Polish your chapters (and other content) like a pro, with these 7 simple editing steps that will supercharge your writing.
You’ve had a stroke of inspiration for your book (or a blog, article etc), and all of the ideas have spilt out onto the page in one glorious writing frenzy. But what now? How do you get it from first draft to ready to publish? Well, you’ve got to edit it, and knowing how to edit your own work is one of the most valuable skills you can learn as a writer.
I know how overwhelming it is to look at a collection of paragraphs or pages and try to work out how to wrestle them into a finished piece. That raw copy almost certainly contains gold, but at the moment it’s not quite shining quite as brightly as it could be. When you don’t know how to edit your own work this often leads to one of two scenarios: 1. putting it out there before it’s ready and therefore it never quite meets it’s full potential. Or 2. Never putting it out there at all because you know it’s not quite there yet.
In fact, not knowing how to edit your work is so often the sticking point
that puts your blog posts, articles and books into eternal draft mode.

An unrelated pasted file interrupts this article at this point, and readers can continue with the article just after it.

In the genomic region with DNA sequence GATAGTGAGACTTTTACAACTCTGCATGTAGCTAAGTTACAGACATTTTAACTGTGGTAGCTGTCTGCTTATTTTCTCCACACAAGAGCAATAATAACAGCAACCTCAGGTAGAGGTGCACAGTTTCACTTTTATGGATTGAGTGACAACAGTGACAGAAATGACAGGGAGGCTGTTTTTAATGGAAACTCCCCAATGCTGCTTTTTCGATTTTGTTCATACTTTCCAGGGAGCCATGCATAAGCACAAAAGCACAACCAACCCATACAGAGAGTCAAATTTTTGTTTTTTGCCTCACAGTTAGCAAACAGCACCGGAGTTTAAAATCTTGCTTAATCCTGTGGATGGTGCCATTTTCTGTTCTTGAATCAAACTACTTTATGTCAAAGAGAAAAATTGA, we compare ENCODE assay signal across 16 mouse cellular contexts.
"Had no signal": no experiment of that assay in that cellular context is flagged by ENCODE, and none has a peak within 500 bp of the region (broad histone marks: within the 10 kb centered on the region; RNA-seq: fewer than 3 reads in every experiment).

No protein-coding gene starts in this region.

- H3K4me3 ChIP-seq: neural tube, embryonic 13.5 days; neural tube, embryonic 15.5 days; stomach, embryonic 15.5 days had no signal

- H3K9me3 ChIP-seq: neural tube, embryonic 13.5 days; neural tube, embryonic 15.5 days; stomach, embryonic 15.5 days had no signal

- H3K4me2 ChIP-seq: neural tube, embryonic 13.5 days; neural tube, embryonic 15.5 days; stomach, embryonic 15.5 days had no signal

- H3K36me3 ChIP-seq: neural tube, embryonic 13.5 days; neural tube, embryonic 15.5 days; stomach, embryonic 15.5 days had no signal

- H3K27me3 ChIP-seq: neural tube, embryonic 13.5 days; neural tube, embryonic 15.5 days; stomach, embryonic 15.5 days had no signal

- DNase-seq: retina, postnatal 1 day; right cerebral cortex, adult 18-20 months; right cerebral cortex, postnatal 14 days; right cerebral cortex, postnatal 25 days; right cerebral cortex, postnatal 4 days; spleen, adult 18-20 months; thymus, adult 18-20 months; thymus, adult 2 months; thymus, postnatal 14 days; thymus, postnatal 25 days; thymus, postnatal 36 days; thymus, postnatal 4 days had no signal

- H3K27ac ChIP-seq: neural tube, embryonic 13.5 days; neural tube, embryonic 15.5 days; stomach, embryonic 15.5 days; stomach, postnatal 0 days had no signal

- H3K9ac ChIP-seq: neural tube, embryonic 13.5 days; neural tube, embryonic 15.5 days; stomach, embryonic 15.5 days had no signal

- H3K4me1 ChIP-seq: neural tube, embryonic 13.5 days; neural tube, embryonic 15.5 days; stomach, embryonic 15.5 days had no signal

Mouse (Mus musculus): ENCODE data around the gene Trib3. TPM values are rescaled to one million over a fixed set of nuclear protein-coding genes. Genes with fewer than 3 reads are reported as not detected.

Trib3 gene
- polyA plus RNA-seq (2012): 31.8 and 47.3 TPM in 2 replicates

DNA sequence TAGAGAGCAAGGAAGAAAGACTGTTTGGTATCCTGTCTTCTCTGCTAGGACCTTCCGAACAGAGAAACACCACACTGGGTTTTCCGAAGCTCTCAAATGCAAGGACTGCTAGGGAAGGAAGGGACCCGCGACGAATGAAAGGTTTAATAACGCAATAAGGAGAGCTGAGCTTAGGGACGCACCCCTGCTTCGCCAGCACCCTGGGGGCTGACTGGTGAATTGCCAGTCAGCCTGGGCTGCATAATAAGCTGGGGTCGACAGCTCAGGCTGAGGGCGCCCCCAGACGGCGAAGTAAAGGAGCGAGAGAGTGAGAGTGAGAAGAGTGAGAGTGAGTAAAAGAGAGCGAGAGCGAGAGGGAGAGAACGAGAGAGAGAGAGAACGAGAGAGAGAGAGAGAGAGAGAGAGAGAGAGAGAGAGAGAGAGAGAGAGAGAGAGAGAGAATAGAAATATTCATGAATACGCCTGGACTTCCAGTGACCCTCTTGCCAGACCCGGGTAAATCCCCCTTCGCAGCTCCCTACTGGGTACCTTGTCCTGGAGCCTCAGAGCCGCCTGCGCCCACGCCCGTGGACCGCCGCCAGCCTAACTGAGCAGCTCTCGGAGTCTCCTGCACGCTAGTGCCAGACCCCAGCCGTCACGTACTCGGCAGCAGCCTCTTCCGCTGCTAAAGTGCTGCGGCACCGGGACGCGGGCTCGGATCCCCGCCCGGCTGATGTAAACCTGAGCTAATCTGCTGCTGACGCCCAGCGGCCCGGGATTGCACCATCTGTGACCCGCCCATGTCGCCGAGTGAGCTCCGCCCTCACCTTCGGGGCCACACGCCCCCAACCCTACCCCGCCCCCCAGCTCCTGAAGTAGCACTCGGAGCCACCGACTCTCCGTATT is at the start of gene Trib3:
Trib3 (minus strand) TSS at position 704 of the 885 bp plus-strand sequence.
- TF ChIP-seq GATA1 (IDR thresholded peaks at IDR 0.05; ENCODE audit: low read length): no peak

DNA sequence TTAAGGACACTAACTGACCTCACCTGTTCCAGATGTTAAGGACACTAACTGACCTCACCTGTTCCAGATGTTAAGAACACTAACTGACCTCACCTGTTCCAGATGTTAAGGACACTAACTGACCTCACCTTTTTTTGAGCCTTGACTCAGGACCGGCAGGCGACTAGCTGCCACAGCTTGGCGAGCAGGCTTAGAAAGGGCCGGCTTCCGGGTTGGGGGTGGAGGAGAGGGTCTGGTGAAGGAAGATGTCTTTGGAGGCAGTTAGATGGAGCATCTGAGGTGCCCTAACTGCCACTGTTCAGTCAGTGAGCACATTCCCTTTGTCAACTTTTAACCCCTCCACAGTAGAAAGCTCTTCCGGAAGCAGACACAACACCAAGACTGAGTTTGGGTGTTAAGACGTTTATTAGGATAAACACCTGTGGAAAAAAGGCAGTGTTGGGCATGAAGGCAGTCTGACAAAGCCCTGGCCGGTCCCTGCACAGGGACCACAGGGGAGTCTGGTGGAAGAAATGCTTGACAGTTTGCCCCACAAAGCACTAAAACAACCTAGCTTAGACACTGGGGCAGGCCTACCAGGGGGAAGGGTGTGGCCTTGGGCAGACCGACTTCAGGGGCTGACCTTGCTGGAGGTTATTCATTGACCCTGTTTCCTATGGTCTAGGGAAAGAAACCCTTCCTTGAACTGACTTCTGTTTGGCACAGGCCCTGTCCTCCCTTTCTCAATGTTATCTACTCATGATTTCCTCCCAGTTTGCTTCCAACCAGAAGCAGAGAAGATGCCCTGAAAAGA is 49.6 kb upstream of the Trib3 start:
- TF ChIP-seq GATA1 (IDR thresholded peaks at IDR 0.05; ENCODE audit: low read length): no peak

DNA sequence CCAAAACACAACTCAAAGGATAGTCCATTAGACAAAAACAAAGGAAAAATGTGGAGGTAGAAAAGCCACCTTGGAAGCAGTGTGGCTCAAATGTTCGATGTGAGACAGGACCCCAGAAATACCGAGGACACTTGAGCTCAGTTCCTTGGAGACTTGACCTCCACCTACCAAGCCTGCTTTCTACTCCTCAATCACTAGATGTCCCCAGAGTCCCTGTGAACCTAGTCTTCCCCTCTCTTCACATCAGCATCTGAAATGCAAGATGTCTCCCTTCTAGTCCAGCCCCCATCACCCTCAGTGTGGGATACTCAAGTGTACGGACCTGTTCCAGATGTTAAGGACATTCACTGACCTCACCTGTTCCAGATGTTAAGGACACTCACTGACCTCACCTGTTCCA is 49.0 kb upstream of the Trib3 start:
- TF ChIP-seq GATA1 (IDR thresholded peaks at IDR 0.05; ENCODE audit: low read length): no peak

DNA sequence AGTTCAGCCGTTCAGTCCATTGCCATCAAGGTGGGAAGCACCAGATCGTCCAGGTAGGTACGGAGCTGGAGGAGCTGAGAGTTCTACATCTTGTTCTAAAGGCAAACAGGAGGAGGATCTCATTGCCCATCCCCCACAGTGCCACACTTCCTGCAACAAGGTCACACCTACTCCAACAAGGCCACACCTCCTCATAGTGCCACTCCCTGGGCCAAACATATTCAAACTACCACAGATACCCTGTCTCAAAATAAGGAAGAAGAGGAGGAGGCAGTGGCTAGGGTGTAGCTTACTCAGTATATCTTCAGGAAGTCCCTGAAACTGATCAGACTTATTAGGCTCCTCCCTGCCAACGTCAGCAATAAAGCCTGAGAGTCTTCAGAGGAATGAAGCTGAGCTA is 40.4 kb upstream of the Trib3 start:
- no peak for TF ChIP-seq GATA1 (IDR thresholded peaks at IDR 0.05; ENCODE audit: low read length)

But what if you think it’s already good enough?
Perhaps it is! But if someone’s going to take the time to sit down and read what you’ve written, it’s only common courtesy to make sure it’s as good as it can be. Particularly if you want them to read more of your stuff.
But what about if you’re really pleased with what you’ve written and think it’s already perfect?
Again, it could be. But I would say it will still need an edit. As someone who’s edited hundreds of articles, blog posts and a few books, if you already think what you’ve written is brilliant, that’s usually when you most need to sit on it for a few days then return to it with fresh eyes later.
I don’t think I’ve ever written anything the first time round that I’ve not wanted to go back to after and tweak, change (or even completely annihilate). My social media posts are a great example of this. Often written on the fly, they rarely get more than a quick once over with my editing eye. But so often I’ll come back to something I’d been happy with an hour before and delete whole paragraphs, swap out the intro and tweak the close.